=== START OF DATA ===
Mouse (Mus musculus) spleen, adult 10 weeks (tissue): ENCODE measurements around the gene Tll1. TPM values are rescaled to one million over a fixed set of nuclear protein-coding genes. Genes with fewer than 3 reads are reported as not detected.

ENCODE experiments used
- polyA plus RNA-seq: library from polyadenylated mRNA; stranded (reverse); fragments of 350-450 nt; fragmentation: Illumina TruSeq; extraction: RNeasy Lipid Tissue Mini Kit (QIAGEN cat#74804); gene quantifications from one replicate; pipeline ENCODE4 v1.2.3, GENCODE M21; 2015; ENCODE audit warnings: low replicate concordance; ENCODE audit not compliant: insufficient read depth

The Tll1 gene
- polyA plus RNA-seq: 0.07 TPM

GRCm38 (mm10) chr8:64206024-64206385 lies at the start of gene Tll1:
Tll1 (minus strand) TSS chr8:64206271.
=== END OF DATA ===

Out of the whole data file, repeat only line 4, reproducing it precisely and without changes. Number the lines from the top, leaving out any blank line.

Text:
The Tll1 gene